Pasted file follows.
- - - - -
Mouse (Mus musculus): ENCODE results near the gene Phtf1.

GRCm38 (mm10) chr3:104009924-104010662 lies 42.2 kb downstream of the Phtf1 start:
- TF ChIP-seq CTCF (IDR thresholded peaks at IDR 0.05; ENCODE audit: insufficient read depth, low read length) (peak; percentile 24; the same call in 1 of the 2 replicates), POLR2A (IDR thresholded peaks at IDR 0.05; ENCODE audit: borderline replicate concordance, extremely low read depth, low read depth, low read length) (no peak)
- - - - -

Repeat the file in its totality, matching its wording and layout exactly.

Mouse (Mus musculus): ENCODE results near the gene Phtf1.

GRCm38 (mm10) chr3:104009924-104010662 lies 42.2 kb downstream of the Phtf1 start:
- TF ChIP-seq CTCF (IDR thresholded peaks at IDR 0.05; ENCODE audit: insufficient read depth, low read length) (peak; percentile 24; the same call in 1 of the 2 replicates), POLR2A (IDR thresholded peaks at IDR 0.05; ENCODE audit: borderline replicate concordance, extremely low read depth, low read depth, low read length) (no peak)